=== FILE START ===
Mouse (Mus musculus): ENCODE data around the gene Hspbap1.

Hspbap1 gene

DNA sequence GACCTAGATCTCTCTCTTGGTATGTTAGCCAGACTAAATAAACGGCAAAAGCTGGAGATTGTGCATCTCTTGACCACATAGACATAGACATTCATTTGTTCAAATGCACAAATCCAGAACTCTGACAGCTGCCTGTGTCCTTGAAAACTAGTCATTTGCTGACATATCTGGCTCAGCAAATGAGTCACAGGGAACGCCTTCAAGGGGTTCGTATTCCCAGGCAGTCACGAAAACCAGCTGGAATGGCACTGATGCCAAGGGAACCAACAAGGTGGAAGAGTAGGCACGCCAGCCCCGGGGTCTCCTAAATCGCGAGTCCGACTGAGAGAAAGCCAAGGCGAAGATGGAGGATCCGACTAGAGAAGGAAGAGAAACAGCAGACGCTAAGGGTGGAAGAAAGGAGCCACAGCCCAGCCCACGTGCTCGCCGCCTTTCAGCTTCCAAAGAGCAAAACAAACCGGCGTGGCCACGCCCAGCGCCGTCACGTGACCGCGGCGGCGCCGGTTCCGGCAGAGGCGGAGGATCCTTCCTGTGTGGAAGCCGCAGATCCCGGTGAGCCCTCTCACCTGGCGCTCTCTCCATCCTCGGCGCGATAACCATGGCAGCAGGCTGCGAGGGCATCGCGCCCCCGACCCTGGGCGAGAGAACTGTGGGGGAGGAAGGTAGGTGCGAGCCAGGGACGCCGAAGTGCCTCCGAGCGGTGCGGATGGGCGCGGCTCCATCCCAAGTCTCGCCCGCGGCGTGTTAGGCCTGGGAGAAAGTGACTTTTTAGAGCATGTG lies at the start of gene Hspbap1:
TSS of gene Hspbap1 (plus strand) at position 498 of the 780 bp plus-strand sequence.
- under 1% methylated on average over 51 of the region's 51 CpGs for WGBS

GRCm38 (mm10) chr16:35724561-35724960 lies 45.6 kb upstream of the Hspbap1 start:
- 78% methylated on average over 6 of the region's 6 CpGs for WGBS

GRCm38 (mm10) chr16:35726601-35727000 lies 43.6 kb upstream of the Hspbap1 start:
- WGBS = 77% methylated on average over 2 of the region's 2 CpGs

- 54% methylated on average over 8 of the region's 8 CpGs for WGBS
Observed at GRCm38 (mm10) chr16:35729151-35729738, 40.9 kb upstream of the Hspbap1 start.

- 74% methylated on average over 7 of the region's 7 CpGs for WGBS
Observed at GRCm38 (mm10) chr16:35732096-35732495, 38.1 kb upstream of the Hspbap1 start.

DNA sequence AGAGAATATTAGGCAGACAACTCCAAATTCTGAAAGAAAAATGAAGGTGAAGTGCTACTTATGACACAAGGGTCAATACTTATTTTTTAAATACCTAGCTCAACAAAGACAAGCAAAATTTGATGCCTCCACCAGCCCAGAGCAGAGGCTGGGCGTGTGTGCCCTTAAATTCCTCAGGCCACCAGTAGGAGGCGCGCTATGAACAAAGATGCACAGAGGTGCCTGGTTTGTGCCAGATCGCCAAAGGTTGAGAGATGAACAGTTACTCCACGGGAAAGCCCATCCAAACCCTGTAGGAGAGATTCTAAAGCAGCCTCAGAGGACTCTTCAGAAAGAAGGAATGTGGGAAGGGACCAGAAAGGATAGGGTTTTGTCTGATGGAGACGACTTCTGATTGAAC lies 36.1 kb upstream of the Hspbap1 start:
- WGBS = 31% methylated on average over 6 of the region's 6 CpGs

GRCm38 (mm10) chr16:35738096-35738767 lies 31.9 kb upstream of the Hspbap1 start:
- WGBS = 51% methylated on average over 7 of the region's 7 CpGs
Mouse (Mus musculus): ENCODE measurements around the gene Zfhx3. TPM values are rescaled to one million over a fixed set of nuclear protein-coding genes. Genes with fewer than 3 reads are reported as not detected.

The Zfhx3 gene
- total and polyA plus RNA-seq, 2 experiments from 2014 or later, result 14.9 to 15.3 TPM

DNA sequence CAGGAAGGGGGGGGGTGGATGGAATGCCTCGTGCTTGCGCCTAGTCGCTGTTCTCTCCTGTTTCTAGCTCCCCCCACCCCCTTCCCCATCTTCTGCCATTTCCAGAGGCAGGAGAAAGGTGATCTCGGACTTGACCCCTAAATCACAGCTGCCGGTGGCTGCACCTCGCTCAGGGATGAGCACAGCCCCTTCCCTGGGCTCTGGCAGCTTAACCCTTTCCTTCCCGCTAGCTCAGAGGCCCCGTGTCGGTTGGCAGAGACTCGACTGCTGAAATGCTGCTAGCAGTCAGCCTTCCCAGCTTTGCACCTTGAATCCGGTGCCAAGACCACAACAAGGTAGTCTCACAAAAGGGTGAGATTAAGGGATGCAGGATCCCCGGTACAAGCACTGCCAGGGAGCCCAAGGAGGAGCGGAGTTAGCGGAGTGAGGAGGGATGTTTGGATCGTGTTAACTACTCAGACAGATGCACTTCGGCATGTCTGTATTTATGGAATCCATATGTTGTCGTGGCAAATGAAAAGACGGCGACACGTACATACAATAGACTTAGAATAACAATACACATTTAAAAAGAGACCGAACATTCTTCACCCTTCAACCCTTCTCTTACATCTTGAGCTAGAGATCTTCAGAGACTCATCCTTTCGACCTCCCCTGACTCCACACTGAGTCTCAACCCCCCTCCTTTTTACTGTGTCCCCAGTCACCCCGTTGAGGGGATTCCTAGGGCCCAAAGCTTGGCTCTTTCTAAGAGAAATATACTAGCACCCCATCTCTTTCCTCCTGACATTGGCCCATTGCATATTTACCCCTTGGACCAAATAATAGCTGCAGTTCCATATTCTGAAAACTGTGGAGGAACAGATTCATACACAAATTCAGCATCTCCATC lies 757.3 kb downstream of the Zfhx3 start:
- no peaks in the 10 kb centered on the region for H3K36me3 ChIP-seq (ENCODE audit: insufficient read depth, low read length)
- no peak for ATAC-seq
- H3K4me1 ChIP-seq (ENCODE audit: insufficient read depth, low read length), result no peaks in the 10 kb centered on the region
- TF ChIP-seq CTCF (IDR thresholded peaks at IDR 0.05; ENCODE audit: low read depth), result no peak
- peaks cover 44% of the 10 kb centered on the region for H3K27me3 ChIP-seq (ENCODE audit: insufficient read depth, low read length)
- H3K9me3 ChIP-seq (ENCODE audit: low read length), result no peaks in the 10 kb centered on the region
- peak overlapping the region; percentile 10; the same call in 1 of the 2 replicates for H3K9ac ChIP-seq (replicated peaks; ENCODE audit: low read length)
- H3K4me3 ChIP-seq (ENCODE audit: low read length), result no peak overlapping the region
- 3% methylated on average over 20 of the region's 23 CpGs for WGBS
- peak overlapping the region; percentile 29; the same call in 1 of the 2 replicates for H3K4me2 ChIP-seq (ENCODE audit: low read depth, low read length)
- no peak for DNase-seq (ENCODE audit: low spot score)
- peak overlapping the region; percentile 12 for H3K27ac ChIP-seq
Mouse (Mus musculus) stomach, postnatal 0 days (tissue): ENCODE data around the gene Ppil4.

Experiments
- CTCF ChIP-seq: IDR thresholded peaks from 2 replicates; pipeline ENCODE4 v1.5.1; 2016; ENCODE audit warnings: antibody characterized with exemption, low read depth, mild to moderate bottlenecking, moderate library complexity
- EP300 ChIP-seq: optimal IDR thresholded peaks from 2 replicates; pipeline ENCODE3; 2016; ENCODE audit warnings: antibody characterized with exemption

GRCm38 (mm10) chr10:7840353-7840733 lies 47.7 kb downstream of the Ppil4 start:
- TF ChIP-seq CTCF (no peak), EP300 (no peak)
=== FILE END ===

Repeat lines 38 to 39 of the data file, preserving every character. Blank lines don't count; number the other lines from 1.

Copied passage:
GRCm38 (mm10) chr10:7840353-7840733 lies 47.7 kb downstream of the Ppil4 start:
- TF ChIP-seq CTCF (no peak), EP300 (no peak)